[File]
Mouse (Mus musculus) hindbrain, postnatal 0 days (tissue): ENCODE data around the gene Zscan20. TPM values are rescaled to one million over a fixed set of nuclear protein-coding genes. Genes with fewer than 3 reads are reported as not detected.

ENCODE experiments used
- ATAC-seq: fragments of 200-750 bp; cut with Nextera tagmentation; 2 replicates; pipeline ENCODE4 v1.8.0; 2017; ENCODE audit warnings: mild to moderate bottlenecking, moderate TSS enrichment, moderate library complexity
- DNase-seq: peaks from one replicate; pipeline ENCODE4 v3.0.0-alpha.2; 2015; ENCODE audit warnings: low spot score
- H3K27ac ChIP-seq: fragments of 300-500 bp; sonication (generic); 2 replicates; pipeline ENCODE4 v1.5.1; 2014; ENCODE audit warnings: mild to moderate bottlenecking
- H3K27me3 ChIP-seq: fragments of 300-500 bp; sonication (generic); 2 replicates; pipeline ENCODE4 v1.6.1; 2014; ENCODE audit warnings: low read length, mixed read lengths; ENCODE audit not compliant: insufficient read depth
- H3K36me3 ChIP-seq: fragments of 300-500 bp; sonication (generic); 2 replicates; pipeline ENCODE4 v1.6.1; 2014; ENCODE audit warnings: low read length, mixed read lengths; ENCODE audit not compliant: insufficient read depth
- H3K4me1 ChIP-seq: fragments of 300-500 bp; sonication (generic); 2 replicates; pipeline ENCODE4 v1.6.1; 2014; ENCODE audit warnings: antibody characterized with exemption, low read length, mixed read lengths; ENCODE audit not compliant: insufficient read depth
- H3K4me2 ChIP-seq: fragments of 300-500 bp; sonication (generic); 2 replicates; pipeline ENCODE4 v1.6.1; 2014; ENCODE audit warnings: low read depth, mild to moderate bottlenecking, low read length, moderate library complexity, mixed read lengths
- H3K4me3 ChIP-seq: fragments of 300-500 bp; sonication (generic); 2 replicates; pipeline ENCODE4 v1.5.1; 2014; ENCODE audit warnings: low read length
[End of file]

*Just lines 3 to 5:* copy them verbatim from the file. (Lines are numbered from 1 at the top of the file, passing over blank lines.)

- ATAC-seq: fragments of 200-750 bp; cut with Nextera tagmentation; 2 replicates; pipeline ENCODE4 v1.8.0; 2017; ENCODE audit warnings: mild to moderate bottlenecking, moderate TSS enrichment, moderate library complexity
- DNase-seq: peaks from one replicate; pipeline ENCODE4 v3.0.0-alpha.2; 2015; ENCODE audit warnings: low spot score
- H3K27ac ChIP-seq: fragments of 300-500 bp; sonication (generic); 2 replicates; pipeline ENCODE4 v1.5.1; 2014; ENCODE audit warnings: mild to moderate bottlenecking